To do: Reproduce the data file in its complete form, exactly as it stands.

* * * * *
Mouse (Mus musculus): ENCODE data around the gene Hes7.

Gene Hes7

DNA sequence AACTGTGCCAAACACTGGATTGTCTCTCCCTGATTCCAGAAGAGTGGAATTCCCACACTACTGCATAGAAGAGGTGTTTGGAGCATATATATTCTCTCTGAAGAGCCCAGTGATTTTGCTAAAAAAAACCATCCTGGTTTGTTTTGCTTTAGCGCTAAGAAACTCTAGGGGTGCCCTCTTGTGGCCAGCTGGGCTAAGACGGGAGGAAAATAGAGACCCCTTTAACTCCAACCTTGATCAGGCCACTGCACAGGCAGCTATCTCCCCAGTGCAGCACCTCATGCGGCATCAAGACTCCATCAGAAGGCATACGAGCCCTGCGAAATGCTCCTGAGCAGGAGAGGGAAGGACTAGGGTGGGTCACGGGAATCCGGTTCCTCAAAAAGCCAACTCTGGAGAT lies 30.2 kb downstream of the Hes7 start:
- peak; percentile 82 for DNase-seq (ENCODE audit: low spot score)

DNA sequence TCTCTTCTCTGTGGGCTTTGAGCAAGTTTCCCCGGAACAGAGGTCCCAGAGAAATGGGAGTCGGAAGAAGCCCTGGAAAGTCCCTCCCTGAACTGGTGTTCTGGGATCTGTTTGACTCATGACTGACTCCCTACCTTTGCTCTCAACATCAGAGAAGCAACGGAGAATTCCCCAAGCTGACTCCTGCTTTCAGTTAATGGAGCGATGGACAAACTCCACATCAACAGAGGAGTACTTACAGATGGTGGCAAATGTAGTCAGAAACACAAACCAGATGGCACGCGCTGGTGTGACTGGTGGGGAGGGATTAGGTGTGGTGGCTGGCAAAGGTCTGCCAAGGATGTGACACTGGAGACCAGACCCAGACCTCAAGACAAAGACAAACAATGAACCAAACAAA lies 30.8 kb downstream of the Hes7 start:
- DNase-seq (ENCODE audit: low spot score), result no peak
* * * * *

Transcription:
Mouse (Mus musculus): ENCODE data around the gene Hes7.

Gene Hes7

DNA sequence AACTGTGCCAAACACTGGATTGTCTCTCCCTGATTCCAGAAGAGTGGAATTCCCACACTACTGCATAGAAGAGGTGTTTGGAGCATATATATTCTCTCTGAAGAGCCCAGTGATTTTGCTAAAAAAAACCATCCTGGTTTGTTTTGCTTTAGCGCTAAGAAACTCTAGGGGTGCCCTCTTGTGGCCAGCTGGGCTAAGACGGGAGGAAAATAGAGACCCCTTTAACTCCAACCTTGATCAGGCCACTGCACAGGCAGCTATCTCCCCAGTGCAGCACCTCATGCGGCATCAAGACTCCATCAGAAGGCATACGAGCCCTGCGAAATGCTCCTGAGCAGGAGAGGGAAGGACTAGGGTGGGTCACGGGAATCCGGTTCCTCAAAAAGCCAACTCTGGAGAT lies 30.2 kb downstream of the Hes7 start:
- peak; percentile 82 for DNase-seq (ENCODE audit: low spot score)

DNA sequence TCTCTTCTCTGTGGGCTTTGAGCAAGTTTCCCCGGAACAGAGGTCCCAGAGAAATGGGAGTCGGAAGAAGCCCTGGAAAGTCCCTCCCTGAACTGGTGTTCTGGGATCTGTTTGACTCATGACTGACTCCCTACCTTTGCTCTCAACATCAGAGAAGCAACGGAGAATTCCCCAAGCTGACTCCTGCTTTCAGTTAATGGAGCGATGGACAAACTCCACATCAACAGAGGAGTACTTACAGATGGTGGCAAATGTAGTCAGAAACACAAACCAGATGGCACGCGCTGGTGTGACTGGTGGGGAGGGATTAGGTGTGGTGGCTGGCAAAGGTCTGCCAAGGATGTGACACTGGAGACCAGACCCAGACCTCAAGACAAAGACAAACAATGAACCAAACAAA lies 30.8 kb downstream of the Hes7 start:
- DNase-seq (ENCODE audit: low spot score), result no peak